The cold winter rain is bucketing down. The gardens and fields shimmer and dissolve. I am beginning to wonder if I will have bronchitis for the rest of my natural life. Housebound with two badly behaved puppies. They have forgotten all their house manners and I am going to give them away to the first person who rings the doorbell.
Nevertheless, it is always good to be sober. Always.
One of my neighbours is going to see a Spiritualist because she thinks there is a ghost in her garage causing her car to stall each morning. A ghost messing with the starter mechanism. Some mechanical booby from the Other Side.
I didn’t tell her about my one and only Spiritualist meeting. A story revolving around demon drink, of course.
In the early 1990s I was doing legal editing in the city. My hours were reasonably flexible, which helped me cope with hangovers. One winter morning I was walking up through the beautiful city that overlooks the bay, when I saw a large glossy BMW collide with a Range Rover several blocks away from me. Nobody was hurt and the drivers got out and exchanged contact numbers.
But I felt shaken, and it came to me that a small drink would settle my nerves. I went into an almost deserted coffee bar, an old mirrored dining room in the Vienneses tradition. I explained to the head waiter that I had just witnessed a very frightening motor accident and needed a shot of brandy to settle my nerves.
I looked neat and demure in a pretty sweater and with my hair loose and shining on my shoulders. Not your Average Alcoholic with raincoat and bottle in brown paper bag, oh no. The head waiter nodded sympathetically and brought me an aged brandy and told me to ‘toss it back like a man’. Then he brought me another, together with an espresso. I felt calmer, lighter, more philosophical.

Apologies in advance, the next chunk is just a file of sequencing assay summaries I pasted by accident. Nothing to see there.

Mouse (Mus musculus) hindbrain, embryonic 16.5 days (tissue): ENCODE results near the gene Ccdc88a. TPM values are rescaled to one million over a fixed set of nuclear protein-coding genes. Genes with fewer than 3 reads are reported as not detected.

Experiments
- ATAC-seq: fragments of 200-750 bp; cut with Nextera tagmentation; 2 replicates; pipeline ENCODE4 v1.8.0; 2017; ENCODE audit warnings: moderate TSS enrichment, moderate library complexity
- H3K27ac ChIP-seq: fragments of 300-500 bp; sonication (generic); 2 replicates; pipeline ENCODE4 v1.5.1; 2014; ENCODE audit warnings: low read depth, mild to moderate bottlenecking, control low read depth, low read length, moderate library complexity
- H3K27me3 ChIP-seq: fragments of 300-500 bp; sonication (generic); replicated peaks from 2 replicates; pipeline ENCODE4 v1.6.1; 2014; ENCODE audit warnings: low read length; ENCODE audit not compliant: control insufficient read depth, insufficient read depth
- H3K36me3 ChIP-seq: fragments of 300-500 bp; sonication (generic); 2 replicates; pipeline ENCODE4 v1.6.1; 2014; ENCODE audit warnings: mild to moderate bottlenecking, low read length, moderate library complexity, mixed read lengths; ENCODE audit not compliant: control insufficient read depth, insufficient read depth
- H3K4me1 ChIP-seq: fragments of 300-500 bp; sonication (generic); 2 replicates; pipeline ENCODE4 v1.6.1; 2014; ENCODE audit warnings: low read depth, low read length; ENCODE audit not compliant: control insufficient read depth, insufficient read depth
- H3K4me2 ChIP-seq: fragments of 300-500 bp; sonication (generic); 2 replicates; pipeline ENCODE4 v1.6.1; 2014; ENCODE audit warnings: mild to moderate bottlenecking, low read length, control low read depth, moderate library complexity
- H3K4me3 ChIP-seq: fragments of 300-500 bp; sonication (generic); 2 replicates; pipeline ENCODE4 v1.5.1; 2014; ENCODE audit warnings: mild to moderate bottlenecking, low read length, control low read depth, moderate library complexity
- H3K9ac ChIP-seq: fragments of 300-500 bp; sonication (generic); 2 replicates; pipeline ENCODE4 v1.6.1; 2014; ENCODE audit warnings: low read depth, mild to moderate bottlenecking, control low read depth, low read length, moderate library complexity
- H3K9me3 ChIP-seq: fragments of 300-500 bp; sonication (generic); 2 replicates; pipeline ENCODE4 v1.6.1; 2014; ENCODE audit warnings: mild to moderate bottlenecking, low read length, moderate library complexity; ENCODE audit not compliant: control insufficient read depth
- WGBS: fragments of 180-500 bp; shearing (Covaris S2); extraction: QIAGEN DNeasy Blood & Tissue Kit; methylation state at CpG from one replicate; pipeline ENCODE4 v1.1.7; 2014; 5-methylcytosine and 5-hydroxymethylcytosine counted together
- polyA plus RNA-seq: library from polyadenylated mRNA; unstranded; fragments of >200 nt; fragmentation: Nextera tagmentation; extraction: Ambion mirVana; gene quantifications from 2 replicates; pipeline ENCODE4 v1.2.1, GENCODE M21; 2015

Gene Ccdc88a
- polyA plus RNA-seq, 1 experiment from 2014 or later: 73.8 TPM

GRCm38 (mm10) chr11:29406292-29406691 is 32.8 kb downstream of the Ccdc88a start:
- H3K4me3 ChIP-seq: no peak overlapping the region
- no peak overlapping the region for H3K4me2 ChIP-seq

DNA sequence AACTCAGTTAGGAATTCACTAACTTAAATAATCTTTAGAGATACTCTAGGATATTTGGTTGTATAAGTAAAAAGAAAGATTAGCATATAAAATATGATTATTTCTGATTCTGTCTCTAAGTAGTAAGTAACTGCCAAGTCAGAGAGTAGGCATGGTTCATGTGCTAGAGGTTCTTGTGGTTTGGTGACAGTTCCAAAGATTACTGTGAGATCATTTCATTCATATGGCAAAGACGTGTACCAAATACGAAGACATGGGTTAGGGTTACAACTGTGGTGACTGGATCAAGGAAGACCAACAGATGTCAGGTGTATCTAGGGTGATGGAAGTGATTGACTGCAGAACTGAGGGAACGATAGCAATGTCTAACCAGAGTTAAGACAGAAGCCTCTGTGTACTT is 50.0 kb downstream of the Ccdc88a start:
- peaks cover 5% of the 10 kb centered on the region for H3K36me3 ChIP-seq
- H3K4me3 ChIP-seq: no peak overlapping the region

But as I stepped out of the charming Vienneses coffee bar, I realised I could not arrive at work smelling of neat brandy at 10 am. What made perfect sense to both the headwaiter and myself would sound fishy in an office crowded with diligent lawyers and editors. I needed an hour or so to sober up. I had a large box of double-strength mints in my bag, but that was not enough.
Right next to the coffee bar there was a door with a poster detailing the times of a Spiritualist meeting. What better place to kill time? In a burst of euphoria, I opened the door and climbed a flight of stairs and joined a large group of Wednesday morning spiritualists in a room lined with bookshelves and the odd pencil sketch of Red Indian spirit guides. How quaint! I apologised for interrupting and sat down a few rows back.
It was very mundane with prayers being offered and long thoughtful silences. I sucked on my mint.
Then a small woman in a green overcoat addressed me and said she had a message for me.
My ‘dear old grandfather’ wanted me to know I was ‘an old soul possessed of many gifts’.
‘My grandfather,’ I said, in a loud and brandy-enriched voice, ‘was a tyrannical racist and I doubt he had a soul to speak of.’
Everyone sat up straighter and peered at me with curiosity. The green coat subsided. A few more prayers for world peace were offered. Then a collection bowl was passed around. More prayers for those who had passed over and messages sent back to them.
Just as people were bundling up their knitting and yawning, rewrapping scarves, geting ready to go out into the street again, the green-coated woman looked across at me and said there was another message.
I cheered up and a glint may well have come into my eye. Nothing like a chance to be sarcastic and cut through all this hooey.
“Nobody was hurt in that accient,’ she said in her whispery old voice. ‘Both drivers had insurance. The only one harmed by it was you.’
Then she smiled at me, but coldly.
I felt more than a little shaken by that experience. From then on I took another route up through the city to reach my work place. I didn’t want to hear that kind of message ever again. And I did not want to meet that strange little woman in her green coat anywhere in the city, her way of seeing what nobody but myself could know. I wanted no more messages like that. sober or drunk.
When I finally admitted I was alcoholic and began to retrace my long tawdry love affair with drink, this little incident came to mind. Self-harm was very much on my mind. And only then did this strange message impinge on me as a gift, a warning I had not heeded. Somebody out there watching over me.